As the automobile became faster, more reliable and cheaper more commuters began to use them as their main method of transport. With more demand for the automobiles, the road network was upgraded to match the demand. An increasing number of roads were paved, and people were able to live further away from the city as the automobile allowed for faster travel and more flexible travel in terms of origin and destination. Intercity travel was prioritised in 1956 when President Eisenhower established the Federal-Aid Highway act of 1956. This act provided a 65,000 km national system of highways that would be constructed of 13 years. This significantly decreased the travel times between major cities and further cemented the automobile as the dominant mode of transport of the century. These improvements to urban roads and highways further encouraged commuters to purchase cars. Therefore, the relationship between the number of registered vehicles in the US and the quality and length of roads can be considered a ‘virtuous’ feedback loop.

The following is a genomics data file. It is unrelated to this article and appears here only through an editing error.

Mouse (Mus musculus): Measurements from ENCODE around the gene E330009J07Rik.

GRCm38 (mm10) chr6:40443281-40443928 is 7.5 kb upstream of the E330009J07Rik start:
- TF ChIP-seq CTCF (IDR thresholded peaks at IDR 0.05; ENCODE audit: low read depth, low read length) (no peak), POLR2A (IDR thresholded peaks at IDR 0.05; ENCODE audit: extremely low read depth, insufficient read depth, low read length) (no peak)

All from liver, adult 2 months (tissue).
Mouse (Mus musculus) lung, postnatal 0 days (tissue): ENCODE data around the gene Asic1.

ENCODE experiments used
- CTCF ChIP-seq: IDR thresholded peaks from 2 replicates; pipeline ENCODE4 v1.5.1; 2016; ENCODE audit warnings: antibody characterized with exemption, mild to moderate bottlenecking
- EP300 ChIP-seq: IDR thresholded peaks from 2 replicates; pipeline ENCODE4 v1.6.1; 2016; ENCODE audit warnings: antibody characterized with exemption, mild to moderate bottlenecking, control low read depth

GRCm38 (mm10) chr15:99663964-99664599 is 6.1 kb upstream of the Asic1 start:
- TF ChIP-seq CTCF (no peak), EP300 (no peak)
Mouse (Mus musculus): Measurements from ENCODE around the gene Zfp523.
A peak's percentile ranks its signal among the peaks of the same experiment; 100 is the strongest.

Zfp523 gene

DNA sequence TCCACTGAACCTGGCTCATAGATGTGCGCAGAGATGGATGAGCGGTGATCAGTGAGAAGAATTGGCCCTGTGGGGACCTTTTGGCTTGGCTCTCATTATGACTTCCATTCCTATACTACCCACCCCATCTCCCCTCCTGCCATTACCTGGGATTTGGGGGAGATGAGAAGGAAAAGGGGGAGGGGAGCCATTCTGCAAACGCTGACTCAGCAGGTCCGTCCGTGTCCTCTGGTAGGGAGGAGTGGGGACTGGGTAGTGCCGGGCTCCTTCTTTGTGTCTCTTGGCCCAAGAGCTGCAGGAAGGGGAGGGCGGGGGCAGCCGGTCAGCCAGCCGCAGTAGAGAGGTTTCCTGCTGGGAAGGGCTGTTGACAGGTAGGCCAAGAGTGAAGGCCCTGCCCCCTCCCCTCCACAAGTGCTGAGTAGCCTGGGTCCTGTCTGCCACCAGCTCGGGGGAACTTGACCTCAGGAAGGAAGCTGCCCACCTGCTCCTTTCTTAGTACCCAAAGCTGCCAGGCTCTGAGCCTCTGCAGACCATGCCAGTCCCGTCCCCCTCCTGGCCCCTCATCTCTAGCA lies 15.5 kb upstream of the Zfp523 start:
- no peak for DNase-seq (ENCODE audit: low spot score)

As well as the improvements to the road network, there were also significant improvements to the technology of the automobile. Between the 1930s and the 1980s the design of automobiles changed significantly. Manufacturers were in constant competition and so many changes were made during this period to make the automobile more appealing to the consumer, whether it be focussing on a car for the family or improving the speed and aesthetics of the vehicle. In the 1930s the design for cars shifted to a fully enclosed body that also incorporated headlights which allowed for greater use in weather adverse and night conditions. Many vehicles also saw the addition of boot and trunk space for storage, making the automobile more suitable for family use. The 1950s saw an era of improved engine power in the US after General Motors introduced the high-compression V8 engine. Further improvements were seen in the 60s and 70s as independent suspensions, fuel injection and more reliable front and four-wheel drive systems become commonplace. These improvements further stimulated market growth during the period as it became essential for each household to have at least one vehicle, if not more. Automobile manufacturers capitalised on this market demand by releasing yearly models for their most popular vehicles. This encouraged the ‘upgrade’ mentality, which required consumers to have the latest model, an ideal that is still present today.